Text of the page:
Update: the screenwriter of ‘Dune’ is using a similar trick (here)
What do Austin Kleon, a miniature movie set and an 80s logo animation have in common?
One word: analog.
If you are, as I am, in the world of digital marketing, you are permanently chased by the latest trends and tools. The Adobe suite offers us the updates pretty much every single month. Our feeds are covered with ads for some new productivity tools, organisational apps, project management softwares. And, of course, new phones and laptops are released every year.
This continuous novelty allied with a 100% connected and digital workflow can be paradoxically negative to your creativity. And I’m not only referring here to the so-called creative jobs. This applies to basically every job position: lawyer, gardener, non-fiction writer, restaurateur, pet food shop owner, and the like.
The three analog cases
Austin Kleon and his analog desk
Anyone who read Austin Kleon knows the importance of an analog desk. The author of Steal Like An Artist stresses out that each creator should have two desks: one with a computer obviously and the other “electronic free”, just paper, pens, carton boards,etc (check my post here).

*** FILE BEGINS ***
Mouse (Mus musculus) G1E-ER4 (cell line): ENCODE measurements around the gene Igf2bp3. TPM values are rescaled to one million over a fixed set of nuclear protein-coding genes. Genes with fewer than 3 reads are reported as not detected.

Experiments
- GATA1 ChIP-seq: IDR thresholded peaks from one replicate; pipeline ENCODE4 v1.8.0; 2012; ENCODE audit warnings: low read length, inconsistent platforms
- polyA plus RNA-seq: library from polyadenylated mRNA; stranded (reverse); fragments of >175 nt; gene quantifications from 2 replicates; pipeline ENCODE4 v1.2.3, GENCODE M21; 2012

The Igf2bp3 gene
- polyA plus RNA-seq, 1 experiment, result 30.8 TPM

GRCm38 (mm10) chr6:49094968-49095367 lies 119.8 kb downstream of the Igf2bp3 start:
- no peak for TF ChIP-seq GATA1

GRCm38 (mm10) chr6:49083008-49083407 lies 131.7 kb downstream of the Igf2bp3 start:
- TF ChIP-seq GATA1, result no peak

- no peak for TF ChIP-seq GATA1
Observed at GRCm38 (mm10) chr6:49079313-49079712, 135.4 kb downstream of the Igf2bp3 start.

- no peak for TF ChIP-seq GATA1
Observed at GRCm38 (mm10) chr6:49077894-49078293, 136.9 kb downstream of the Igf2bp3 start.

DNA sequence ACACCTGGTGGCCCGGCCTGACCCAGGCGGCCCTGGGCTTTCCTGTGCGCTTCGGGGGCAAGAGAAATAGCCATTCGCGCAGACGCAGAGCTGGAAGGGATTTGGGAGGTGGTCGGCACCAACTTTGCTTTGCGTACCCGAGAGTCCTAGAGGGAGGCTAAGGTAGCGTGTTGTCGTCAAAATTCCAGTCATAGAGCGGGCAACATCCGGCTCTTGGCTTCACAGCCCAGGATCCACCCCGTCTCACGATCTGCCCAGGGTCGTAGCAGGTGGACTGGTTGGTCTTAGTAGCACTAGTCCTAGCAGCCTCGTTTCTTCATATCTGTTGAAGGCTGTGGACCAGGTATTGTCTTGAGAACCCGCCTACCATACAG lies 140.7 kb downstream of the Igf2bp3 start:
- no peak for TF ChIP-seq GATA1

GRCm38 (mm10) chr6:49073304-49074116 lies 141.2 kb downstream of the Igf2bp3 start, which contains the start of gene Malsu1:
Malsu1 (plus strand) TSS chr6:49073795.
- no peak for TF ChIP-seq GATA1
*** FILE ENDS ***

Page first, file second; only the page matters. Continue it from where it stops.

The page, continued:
The concept promotes free-of-distraction work, recovering the link between the brain and the hand — lost while using the mouse and keyboard. It allows for creativity to be expressed naturally and manually since you can’t go on the internet for benchmarks, templates and so on.
Thus, to effectively include this analog desk in your workflow, you need to identify your main enemies:
- FOMO (Fear Of Missing Out)
- blank page or writer’s block
For this hack to work at its best, it is crucial for you to “relocate“. You can’t simply put your laptop aside or away from the desk to declare it analog. You must embrace the fact your desk becomes a different space. Feel free to pick up any spot in your house, flat, garage or shed, set up a cheap board resting on trestles. It can even be two desks in the same room.